I have now spent 2 days installing and uninstalling Adobe Design Standard CS3 on Windows XP FOUR times. Each time it fails. The support page on their website is a labyrinth of registry hacks, permission setting, msizapping and stuff that I barely understand. It seems to be closely linked to previous Adobe and Macromedia products not properly uninstalling themselves and relinquishing registry entries and directory permissions. This is such a mess that I am astonished that Microsoft haven’t had a hand in it. This is so dreadful and it makes me wonder why I paid over 250 notes to buy it. I bet a pirate version would install first time.. This is the worst imstall since DOS days. Of course I need the software asap, and now it’s 7.15pm Sunday and I may have to let people down.. grrr. If only my Dell hadn’t died, I can see from the Crossover Office pages that I should be able to install this on Crossover for Linux. Then again, they claim you can install it on Windows!
It cheers me up when politicians try and do big bold long term things, it also scares me.
The Labour governments in the UK under Blair and Brown made some big changes to the UK constitutionally, devolved governments in Wales and Scotland, an elected London Mayor, writing the Human Rights Act into UK law, harmonising the age of consent for all, generally trying to promote regional autonomy (before the locals showed such apathy). Even some of the outcomes of failure have led to some long needed changes such as the separation of the Home Office prison/probation services into a Ministry of Justice.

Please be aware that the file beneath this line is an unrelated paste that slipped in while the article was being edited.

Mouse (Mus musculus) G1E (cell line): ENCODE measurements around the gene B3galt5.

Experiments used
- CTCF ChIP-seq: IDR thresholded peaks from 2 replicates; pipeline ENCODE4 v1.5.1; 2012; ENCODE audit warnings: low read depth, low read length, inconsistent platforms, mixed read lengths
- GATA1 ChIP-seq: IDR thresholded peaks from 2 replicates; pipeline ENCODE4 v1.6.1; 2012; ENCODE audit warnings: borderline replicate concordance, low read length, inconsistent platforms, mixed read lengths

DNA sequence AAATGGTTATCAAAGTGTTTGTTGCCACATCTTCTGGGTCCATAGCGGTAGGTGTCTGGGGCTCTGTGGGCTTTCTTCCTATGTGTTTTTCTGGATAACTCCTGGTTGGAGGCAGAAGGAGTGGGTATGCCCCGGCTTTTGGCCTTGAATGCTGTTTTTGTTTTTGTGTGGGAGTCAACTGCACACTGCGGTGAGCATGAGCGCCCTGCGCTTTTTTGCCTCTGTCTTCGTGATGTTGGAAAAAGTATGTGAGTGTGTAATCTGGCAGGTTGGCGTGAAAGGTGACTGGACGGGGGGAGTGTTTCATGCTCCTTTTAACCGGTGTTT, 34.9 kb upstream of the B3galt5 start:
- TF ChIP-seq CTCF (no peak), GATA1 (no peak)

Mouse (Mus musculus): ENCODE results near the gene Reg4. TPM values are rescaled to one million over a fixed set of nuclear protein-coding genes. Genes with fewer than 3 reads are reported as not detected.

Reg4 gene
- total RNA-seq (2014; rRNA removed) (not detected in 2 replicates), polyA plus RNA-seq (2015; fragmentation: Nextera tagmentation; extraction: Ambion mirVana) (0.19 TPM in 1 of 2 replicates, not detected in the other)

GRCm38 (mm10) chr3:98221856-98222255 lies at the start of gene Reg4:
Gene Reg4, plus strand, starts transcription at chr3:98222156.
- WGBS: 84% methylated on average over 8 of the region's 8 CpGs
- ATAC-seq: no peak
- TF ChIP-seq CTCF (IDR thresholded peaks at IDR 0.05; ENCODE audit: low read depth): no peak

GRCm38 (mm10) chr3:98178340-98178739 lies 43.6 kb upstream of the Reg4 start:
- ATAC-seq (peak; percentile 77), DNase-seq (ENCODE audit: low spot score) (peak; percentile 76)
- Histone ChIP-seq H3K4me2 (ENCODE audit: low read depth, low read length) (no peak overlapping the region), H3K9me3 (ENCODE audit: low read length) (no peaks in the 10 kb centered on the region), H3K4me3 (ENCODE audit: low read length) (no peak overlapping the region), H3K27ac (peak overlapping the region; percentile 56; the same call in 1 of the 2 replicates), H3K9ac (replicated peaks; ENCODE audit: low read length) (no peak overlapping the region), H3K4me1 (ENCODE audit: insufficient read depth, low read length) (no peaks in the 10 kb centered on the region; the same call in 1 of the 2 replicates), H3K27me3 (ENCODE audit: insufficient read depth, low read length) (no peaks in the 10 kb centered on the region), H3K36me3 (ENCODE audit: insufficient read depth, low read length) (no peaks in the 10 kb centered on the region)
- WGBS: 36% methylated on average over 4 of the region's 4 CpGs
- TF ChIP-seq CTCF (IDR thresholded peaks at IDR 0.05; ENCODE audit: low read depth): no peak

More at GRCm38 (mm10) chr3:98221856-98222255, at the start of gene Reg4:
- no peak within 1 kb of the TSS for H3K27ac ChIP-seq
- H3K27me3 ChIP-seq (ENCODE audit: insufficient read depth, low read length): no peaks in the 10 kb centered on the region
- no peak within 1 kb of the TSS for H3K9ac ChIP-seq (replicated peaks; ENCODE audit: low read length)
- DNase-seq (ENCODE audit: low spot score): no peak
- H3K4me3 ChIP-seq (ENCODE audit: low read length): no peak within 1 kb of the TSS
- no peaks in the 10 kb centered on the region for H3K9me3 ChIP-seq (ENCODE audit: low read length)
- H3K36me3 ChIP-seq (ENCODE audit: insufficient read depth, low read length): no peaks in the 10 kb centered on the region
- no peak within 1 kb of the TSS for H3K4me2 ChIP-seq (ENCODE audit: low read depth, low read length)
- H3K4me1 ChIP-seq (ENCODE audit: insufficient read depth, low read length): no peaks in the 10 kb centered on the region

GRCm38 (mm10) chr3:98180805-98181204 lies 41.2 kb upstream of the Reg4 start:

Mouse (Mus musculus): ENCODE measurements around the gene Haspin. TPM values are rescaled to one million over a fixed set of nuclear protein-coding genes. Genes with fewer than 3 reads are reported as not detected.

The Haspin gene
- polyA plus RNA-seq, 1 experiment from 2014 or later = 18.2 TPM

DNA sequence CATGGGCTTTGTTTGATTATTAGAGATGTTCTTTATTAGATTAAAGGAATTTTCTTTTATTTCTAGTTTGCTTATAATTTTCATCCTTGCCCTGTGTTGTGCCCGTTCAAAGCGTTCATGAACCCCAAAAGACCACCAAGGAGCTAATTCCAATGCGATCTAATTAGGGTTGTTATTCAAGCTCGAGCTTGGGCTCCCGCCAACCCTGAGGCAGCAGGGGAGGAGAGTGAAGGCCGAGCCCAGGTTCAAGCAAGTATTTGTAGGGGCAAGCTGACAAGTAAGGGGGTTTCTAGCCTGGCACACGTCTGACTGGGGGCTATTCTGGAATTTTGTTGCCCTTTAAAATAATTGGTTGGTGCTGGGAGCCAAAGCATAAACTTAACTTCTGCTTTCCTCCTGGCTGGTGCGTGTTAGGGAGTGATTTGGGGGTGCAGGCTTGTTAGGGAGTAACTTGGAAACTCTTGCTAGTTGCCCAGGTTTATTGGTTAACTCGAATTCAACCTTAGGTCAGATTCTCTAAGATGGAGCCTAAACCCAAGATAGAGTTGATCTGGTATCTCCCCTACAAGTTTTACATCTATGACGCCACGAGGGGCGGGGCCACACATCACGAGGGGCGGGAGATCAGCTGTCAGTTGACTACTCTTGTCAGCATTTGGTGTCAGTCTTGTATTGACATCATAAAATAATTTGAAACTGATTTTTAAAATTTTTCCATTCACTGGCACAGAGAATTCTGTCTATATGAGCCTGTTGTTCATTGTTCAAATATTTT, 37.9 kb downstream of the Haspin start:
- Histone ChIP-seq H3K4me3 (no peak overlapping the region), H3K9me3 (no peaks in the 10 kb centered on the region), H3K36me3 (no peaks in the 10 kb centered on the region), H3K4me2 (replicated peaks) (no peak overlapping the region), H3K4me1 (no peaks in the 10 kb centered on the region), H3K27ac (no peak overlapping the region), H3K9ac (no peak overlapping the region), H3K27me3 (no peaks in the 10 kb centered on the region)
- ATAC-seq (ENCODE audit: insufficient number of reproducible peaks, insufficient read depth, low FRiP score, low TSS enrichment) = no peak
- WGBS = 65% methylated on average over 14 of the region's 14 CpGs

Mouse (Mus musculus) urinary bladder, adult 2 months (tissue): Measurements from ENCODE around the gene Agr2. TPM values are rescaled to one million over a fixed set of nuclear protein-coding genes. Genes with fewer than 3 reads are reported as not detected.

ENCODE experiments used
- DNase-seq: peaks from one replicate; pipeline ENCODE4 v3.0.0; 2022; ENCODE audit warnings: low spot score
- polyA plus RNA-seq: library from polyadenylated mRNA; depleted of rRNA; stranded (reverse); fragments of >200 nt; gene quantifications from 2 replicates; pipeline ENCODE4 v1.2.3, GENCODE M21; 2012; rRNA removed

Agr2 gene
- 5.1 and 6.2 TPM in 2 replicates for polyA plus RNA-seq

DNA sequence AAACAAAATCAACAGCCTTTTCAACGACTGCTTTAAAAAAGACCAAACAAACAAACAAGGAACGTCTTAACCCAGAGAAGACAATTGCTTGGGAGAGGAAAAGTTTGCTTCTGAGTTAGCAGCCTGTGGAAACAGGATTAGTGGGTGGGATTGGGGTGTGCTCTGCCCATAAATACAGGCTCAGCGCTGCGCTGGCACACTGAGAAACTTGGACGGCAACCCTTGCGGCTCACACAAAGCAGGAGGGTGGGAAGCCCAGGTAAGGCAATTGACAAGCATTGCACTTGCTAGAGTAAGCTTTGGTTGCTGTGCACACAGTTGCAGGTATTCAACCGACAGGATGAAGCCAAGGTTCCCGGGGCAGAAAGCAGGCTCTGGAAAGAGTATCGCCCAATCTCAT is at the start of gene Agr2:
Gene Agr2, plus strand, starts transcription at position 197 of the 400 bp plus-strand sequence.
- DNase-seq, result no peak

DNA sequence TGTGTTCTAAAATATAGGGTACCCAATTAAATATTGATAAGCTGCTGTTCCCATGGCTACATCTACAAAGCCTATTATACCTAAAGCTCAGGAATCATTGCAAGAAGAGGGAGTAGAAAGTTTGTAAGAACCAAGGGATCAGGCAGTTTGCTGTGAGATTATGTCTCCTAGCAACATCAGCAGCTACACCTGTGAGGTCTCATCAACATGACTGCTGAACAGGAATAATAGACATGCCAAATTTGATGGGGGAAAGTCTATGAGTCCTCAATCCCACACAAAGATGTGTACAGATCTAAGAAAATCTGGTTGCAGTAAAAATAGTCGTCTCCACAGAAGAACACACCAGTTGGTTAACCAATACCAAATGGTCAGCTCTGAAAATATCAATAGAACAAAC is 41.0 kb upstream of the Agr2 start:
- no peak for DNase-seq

Of course they also have done some rather nasty insidious things, usually under the banner of counter terrorism. ID cards, detention, banning protest around Parliament, recording all our internet and telephone traffic. But none were constitutional, although I might argue that ID cards are an institutional shift in power between the individual and the state.
So.. what do I think of Brown’s call for a Bill of Rights in addition to the Human Rights Act, and also repealing the ban on demonstrations around Parliament?
I might suspect that part of it is another reflex response to Cameron’s demand to scrap the Human Rights Act in UK law. [[A plan that would put power back in the hands of the judges in Strasbourg that everyone used to berate..]] It’s also includes a strengthening of MP power, some review of judicial appointments, a stiffening of Parliament against the diminishment that both Thatcher and Blair started.
On the other hand, and here I speak subjectively, very few people really care about this stuff, and as such Brown doesn’t have to do it. I hope it’s a real attempt to continue the slow evolution of the British state to one with a more checks and balances approach and less of the organic confusion that is so often resolved by a firm hand and a cross word from whichever ‘tough leader’ is in Number 10.
The Globalisation Institute offers strong logical arguements for the legal unbundling of PCs and operating systems within the EU single market. This simple step, which would both allow consumers the right to choose their operatin system would also make it clear to them just how much the Windows system is costing them, allowing consumers to make informed choices and introduce real competition into a market monopolised by a single supplier for 20 year at 95% dominance.
This is not just a geeky subject, this is a real issue of free competition and improved customer choice. I commend you to read both the two page report and also some additional rebuttals of the points raised against it.
If we live in a global free market world, why should Microsoft be exempt?